The incapability to resolve recent failures within The Affordable Heathcare Act, better known as Obamacare, has many people wondering … does Obama even care? Not only do the website glitches leave the health care initiative looking like a mess, but weakness within this U.S. law leaves America looking like a mess.
Issues have continuously prolonged enrollment for the Healthcare.gov site since its initial launch on Oct. 1. The ACA is a tool that has become viewed more as a limitation. It has come to be a source of encouragement to the Republican effort in discrediting the health care act altogether.
Between the government shutdown and ongoing technical issues, the commotion between the Democratic and Republican parties has only increased. As recent investigations strive to figure out what went wrong while creating this expensive new healthcare system, many individuals who qualify for Obamacare are still in need of registration.
People wait in frustration while trying to work through the complexities of the still-inept system.
Obama administration officials still cannot say how long it will take to fix the connectivity issues within the website once and for all. However, some blame for the massive mix-up has been placed on Kathleen Sebelius, the secretary of Health and Human Services.
“A day after apologizing and taking responsibility for the problem-plagued Obamacare website, Sebelius got subpoenaed on Thursday by one of the fiercest Republican critics of the administration — House Oversight Committee Chairman Rep. Darrell Issa of California,” CNN reported last week.
Finding the root of the fault does not seem to have fixed the problem just yet, as website failure is still occurring this week.
This problem seems like a shaky start for Obamacare, but what many people don’t realize is that The ACA was actually signed into law back in 2010. So the question is: Why in 2013 are these technological problems not sorted out? We don’t exactly have the answer.
What we do know is that the law, which aims to make health insurance more affordable, should be available to both public and private insurance plans. It ultimately aims to reduce the cost of healthcare for individuals working in the government and intends to lower the number of uninsured Americans.
The state of California has fully embraced the new mandate for Obamacare.
“With enthusiastic backing from [California] state officials and an estimated seven million uninsured, California is a crucial testing ground for the success of President Obama’s health care law,” The New York Times reported.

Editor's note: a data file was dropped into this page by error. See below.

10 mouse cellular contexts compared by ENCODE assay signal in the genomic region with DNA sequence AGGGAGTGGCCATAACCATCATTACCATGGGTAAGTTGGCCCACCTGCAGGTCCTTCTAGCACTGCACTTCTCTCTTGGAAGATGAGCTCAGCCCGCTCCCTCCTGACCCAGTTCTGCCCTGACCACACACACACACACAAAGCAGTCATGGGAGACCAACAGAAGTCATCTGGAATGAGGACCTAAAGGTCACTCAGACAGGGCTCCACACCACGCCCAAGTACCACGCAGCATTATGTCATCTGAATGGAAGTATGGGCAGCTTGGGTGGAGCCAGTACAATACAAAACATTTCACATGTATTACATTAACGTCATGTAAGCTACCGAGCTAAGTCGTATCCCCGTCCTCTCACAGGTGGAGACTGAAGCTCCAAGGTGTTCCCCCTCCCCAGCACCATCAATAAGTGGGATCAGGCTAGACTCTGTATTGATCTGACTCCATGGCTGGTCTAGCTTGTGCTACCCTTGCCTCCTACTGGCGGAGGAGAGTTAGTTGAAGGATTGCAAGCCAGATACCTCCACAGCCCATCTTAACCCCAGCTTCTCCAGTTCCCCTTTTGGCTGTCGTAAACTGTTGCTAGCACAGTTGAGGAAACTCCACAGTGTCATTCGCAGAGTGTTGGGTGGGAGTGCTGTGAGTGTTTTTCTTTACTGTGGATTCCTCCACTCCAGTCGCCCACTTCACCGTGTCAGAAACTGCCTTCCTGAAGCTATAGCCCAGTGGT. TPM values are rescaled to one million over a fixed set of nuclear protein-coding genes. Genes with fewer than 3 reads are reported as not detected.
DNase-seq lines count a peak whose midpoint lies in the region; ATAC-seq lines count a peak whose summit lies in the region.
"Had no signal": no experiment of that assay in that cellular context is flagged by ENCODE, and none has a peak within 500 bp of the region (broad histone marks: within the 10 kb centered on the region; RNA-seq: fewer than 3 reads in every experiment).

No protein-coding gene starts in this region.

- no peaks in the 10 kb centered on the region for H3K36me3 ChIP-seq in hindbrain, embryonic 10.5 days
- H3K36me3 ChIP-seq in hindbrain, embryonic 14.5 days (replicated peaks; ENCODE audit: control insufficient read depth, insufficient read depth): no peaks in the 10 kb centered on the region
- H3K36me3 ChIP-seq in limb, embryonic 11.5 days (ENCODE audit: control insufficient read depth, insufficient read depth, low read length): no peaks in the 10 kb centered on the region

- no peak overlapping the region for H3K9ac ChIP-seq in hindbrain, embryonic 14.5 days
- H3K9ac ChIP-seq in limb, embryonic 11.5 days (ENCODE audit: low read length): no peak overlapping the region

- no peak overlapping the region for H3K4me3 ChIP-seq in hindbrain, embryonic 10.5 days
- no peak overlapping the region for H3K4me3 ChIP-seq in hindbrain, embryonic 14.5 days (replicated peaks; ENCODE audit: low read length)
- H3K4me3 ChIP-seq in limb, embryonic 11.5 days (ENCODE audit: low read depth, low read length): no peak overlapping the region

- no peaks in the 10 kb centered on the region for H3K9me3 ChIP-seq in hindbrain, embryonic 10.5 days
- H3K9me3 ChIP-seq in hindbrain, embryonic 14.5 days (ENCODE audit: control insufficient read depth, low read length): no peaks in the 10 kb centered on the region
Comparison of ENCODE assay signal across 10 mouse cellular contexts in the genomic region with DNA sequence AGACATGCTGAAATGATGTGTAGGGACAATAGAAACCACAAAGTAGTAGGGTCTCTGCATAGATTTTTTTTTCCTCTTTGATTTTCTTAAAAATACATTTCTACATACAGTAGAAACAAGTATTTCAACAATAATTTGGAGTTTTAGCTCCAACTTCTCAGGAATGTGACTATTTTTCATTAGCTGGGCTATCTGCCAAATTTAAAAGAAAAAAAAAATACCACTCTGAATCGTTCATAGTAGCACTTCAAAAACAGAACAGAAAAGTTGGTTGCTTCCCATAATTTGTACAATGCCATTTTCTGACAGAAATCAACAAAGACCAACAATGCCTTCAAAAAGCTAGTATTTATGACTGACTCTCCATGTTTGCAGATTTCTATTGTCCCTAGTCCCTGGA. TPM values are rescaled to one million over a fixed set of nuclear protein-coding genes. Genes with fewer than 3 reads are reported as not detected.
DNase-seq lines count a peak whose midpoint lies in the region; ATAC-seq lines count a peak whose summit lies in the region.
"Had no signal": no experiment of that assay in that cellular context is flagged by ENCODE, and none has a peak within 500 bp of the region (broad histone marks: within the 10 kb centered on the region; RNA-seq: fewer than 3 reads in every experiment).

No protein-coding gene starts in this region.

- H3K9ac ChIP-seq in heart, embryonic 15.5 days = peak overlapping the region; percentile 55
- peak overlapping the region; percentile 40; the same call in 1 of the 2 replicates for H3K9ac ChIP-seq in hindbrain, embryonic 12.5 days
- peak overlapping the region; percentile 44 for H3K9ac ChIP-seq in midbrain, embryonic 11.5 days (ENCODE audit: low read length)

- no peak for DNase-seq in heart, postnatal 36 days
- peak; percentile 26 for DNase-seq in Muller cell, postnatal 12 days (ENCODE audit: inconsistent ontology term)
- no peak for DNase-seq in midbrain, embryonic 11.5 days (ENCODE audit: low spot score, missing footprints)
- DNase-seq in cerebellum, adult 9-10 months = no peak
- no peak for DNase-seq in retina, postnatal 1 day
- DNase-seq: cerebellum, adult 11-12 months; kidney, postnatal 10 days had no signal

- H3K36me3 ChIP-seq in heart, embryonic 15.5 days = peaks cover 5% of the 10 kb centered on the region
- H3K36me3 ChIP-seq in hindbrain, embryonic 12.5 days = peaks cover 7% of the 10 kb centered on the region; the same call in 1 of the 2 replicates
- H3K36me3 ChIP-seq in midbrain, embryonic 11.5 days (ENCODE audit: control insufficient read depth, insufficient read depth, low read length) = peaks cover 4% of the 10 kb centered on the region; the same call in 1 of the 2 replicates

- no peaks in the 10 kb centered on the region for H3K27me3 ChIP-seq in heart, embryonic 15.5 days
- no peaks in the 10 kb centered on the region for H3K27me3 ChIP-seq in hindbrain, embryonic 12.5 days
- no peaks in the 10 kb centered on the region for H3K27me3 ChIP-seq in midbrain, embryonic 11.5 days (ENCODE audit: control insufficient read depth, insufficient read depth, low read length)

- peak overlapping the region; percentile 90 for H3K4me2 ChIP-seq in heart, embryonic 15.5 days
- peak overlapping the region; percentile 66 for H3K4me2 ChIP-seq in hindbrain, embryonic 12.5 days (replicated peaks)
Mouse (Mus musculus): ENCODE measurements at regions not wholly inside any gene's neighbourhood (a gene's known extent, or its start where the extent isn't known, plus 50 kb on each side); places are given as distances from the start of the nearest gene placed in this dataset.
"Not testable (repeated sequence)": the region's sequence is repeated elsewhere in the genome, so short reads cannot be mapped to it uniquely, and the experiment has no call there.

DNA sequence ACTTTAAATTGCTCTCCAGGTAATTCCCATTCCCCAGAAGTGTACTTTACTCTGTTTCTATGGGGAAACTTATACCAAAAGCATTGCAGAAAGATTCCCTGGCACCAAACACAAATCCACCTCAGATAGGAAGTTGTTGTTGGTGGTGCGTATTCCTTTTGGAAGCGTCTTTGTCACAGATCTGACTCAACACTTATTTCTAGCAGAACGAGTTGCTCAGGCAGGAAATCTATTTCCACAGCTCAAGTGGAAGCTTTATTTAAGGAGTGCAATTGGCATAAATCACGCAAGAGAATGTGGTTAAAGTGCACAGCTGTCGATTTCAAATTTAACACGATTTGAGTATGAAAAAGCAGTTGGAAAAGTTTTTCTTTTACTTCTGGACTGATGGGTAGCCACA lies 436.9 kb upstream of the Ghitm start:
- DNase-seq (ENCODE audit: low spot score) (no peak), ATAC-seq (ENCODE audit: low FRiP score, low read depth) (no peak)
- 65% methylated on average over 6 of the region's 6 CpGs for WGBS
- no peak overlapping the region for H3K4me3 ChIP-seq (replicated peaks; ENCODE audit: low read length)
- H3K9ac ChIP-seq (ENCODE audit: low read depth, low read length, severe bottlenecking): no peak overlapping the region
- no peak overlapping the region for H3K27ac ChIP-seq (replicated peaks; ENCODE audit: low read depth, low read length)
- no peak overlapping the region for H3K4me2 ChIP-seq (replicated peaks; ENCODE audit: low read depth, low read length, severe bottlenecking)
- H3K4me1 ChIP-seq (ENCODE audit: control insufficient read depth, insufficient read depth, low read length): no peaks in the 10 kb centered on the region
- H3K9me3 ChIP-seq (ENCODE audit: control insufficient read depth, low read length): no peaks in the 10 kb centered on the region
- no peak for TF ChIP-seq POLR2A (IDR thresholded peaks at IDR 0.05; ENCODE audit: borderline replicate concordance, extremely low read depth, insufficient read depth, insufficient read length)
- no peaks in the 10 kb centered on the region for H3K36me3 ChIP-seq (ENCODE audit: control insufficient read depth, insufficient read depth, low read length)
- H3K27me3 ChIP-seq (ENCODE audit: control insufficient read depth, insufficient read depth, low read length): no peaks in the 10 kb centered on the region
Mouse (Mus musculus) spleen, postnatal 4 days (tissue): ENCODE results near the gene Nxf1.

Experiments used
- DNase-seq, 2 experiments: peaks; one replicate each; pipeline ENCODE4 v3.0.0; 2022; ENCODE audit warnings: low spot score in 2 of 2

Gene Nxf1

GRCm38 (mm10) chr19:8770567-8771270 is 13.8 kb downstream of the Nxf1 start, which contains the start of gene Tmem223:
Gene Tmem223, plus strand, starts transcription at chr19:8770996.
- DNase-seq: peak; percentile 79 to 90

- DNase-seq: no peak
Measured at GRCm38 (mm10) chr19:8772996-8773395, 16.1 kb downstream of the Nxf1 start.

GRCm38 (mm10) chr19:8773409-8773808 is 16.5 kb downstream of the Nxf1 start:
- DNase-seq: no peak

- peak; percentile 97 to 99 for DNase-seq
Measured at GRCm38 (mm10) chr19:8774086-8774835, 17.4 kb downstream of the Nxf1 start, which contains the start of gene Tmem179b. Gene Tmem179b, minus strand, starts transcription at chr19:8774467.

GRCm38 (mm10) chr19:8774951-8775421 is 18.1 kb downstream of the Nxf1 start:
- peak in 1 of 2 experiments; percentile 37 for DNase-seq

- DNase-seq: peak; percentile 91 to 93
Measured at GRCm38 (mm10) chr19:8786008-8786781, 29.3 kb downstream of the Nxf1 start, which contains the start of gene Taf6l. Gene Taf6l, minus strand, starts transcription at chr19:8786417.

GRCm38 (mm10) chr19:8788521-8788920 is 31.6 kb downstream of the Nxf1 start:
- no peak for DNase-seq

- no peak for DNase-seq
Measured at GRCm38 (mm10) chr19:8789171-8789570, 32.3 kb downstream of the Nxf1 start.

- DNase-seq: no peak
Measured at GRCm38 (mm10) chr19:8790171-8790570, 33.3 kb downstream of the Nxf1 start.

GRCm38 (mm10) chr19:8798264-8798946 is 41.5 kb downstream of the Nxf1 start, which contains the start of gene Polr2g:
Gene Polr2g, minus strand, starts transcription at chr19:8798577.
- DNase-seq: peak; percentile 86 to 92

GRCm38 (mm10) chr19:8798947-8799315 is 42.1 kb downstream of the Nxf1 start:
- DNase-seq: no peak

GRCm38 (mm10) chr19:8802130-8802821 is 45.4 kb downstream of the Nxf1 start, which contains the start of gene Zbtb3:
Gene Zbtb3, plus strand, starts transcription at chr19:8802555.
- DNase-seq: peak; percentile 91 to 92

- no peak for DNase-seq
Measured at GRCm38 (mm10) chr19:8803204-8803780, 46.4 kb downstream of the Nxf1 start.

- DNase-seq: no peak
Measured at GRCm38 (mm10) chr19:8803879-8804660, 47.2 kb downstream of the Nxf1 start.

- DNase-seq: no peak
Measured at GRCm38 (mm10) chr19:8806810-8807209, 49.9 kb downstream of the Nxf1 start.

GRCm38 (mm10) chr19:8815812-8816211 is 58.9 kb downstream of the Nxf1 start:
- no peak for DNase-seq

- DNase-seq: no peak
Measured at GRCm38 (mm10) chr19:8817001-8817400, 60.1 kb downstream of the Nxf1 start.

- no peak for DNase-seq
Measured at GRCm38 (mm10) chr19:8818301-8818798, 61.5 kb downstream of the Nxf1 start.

Covered California is our state insurance coverage outlet, which provides financial assistance for most Californians to receive high-quality health coverage at a fair price.
As Pepperdine students, we often turn to our Health Center when we need help with sorting out our health insurance options.
“Obamacare does not really affect our doctors here at Pepperdine’s health center,” Joanne Wills, Pepperdine University’s student insurance coordinator said. “All I will say is that we adopted the rules before the deadline, and we are in line with all the rules.” There was no further specification of what these rules include.
Once the current national kinks are smoothed, California is expected to be a leader in the Obamacare act. However, the topic of healthcare is still very delicate.
In asking a Covered California phone representative to speak on behalf of the insurance company’s perspective regarding the newly introduced plan, which goes into effect January 2014, she had “no comment.”
“The uncertainty with the new healthcare (Obamacare) and the likelihood of significant reduction in physician reimbursement means the future of medical care in America is deteriorating,” J. Timothy Harlan, doctor of podiatric medicine, master of science and Fellowship of American College of Foot and Ankle Surgeons said.
One stance is that affordable healthcare is beneficial for the majority of Americans, university students included. No one’s coverage can be dropped or denied, even if an individual has a pre-existing medical condition or illness. Essentially, Obamacare covers us all.
Another stance is that the delay in progress goes to show this new policy’s weakness. Some doctors worry that government-mandated insurance will lead to an increased patient volume, resulting in an overall decrease in quality of care for patients.
An anonymous service center representative for the California Department of Public Health also had “no comment” regarding the effects of The ACA in relation to the quality of the medical industry.
Americans, families and students may be torn on their thoughts about the effects of the ACA, but positive or negative outcomes won’t be fully comprehensible until after the law is officially put into effect nationally in the beginning of 2014.
Let’s just hope the registration website is fully functioning by that time, so that those who need Obamacare can attain its benefits.
Follow Molly Argue on Twitter: @MissMollyArgue
As published in the Nov. 7 issue of the Pepperdine Graphic.